Self Made Urbanism Rome

Author: Carl SpitzwegS.M.U.R. Workshop November 2012 / Author: Susanna Perin

Informal Common Grounds of a Metropolitan Area

Brecht’s „Fragen eines Lesenden Arbeiters“ (Questions from a Worker who Reads) asks, „Who built ‘Great Rome‘?“ Today the question can be answered so: About one-third of the settled area of the Capitol City of Italy was informally erected by its future inhabitants without permits and without connection to municipal infrastructure. The „self-made city“ phenomenon thus has a long history and a variety of expressions, from self-built emergency housing to large, speculative projects.

The Self Made Urbanism Rome exhibition examines the Via Casilina, an arterial road that leads southeast from the city center at the Porta Maggiore to the city border and beyond. This area, which a hundred years ago was still purely agricultural, fascinated the artists of the Romantic period, who experienced the open landscape as a counterpoint to the antique temples and inner city palazzi. The artists of the S.M.U.R. project travel this historical terrain using contemporary means, thus adding a novel new chapter to art history. Through exchanges with experts and city activists, they explore the self-built and self-organised city that has proliferated over the last hundred years.


The abusivismo is not merely a violation of legal regulations but is also an economic system for urban growth that is negotiated time and again between the various actors and the authorities or political parties and is recognized as integral to the city by repeated legalizing decrees. The unplanned growth and the manifold forms of informality are an expression of the city‘s singularity and urban obstinacy. The complex histoy of the cityscape of Rome, unstructured by any master plan and situated on the border between northern and southern Europe, is examplary of the development of metropolitan centres at the beginning of the 21st century.

Along the Via Casilina, one encounters a broad spectrum of self-produced city: At first, it was the migrants from the remote regions of Italy who moved into the city and began to build their own houses without construction permits. Over time, these houses were enlarged and supplemented by major housing construction projects. Other groups arriving since the 1990s have included refugees from the wars in Yugoslavia; job seekers from Pakistan, Bangladesh, and Morocco; Roma from Rumania; and merchants from China.

Some of the one-time informal settlements outside the city gates, whose inhabitants were looked down upon and treated disparagingly by the citizens of Rome, have since become attractive neighbourhoods. But some residents of such areas now must continue to fight for their place in the city, such as the inhabitants of the Boghesiana settlement on the outskirts and, above all, the Roma, who just a few years ago were driven out of their camps on the former military airport. Residents of a once ambitiously-designed social housing complex that has been abandoned by the authorities now must take great efforts to organise their living in the cement landscape.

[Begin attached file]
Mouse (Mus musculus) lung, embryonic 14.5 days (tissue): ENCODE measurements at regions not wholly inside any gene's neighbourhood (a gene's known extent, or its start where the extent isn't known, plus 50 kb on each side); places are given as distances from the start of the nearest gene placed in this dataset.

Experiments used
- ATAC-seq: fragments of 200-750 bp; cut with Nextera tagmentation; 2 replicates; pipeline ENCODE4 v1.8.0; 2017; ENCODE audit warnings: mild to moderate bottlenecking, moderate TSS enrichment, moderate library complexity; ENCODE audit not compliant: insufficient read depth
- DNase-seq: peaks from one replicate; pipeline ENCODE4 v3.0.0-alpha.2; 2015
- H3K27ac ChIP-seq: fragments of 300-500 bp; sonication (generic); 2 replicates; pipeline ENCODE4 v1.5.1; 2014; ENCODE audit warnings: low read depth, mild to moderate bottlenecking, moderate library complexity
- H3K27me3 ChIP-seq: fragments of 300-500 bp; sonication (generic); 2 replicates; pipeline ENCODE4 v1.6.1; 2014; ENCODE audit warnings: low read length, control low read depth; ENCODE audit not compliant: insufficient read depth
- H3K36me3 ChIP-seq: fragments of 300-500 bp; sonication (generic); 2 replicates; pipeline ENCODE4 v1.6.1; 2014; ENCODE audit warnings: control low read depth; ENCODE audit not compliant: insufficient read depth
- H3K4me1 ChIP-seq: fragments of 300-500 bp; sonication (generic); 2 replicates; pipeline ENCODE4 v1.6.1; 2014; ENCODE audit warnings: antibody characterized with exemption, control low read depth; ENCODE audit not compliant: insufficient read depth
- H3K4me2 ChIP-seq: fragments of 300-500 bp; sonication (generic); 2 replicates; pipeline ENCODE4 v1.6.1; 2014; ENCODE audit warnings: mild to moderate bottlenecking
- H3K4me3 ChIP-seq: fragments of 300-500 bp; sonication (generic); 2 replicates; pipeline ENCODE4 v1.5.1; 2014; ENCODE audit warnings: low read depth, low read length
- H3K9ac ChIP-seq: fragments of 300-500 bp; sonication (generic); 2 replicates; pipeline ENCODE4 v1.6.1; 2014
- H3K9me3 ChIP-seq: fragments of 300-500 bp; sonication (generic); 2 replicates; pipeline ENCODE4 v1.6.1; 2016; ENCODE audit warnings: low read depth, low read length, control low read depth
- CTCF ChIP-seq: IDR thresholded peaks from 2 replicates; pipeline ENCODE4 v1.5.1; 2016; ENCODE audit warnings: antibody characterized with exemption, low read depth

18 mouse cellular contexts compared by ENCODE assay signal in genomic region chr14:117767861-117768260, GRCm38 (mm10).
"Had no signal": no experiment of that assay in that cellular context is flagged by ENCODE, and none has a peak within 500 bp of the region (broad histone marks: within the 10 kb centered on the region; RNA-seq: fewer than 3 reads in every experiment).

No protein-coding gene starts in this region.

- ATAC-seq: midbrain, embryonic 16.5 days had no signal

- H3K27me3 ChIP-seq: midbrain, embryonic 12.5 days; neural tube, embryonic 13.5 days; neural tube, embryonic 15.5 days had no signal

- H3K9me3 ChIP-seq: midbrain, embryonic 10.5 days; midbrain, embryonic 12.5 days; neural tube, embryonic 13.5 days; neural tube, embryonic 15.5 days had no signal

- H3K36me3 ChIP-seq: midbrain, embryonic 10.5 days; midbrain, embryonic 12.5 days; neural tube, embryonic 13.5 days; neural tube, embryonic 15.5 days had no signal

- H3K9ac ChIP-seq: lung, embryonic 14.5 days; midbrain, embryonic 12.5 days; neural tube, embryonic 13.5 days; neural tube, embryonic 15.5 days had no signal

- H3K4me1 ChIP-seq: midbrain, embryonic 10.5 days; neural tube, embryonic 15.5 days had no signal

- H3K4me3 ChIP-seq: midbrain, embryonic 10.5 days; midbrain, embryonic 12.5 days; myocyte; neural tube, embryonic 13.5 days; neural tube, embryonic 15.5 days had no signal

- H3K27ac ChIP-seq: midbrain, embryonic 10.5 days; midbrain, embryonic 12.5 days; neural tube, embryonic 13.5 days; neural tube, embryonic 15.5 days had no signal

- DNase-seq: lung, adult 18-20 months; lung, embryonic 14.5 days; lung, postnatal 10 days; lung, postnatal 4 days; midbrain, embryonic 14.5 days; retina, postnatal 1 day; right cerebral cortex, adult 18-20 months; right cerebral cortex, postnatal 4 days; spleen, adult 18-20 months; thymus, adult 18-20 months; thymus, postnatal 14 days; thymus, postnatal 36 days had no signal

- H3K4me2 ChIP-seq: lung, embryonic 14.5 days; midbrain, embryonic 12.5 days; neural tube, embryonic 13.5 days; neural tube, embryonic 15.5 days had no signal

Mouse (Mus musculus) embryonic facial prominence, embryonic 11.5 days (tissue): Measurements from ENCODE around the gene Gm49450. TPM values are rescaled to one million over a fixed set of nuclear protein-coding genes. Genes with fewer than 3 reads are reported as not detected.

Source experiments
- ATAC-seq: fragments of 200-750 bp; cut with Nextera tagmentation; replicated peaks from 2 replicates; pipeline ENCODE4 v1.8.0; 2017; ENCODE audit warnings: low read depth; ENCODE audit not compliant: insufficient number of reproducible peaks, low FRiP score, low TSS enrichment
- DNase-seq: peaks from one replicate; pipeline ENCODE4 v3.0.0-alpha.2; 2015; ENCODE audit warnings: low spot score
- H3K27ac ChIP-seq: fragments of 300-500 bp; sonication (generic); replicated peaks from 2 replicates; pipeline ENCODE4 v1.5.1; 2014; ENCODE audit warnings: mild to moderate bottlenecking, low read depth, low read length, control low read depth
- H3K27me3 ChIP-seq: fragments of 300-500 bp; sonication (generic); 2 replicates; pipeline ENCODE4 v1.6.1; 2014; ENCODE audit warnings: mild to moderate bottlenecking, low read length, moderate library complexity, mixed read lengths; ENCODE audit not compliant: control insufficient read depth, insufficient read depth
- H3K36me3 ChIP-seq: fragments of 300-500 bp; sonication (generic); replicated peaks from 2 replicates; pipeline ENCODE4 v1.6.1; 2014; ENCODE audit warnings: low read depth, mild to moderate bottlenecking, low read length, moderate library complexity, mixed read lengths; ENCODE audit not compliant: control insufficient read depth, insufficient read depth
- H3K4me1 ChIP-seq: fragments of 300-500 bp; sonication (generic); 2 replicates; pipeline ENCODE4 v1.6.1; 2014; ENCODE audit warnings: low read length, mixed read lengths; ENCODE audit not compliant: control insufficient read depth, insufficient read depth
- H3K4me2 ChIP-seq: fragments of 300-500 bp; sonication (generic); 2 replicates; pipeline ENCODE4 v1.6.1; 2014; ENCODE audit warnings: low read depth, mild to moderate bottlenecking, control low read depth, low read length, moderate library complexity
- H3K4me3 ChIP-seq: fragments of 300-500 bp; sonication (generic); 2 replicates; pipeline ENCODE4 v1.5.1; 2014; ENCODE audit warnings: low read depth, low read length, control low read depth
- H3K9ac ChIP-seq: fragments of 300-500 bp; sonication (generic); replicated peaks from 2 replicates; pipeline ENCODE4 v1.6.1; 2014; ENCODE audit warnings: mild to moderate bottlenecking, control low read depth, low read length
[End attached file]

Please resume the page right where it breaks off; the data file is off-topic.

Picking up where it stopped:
After the sweeping commercialisation of public space and exhorbitant rents robbed the Roman inner city of its function as an urban centre for its citizens, the displacement of the populace intensified to the „between city,“ to the terrain of the „Campagna Romana.“

Common Grounds

In Italy, the existing practise of self-organisation is of central importance in the current discussions about and struggles for the beni comuni, the common good. In response to longtime experience with mistreatment of the commons, robust models of self-organisation must be developed to guard them against seizure by the state and private infringement. Numerous, very recent occupations of cultural arenas, such as the Roman Teatro Valle Occupato or Cinema America, bear witness to a broad social movement that yearns for change.

Self Made Urbanism Rome offers an historical framework for diverse experiences of the self-organised city – and not just of individual buildings – and thereby presents new perspectives on the future organisation of the public commons. The path that leads from the self-produced city to the self-organised collectivity of a spreading urban society within Rome’s metropolitan space requires further steps: „The metropolis is, as it were, a factory for the production of the collective.“ (Antonio Negri/Michale Hardt in Common Wealth)

S.M.U.R. project group: Jochen Becker, Carlo Cellamare, Christian Hanussek, Anonella Perin, Susanna Perin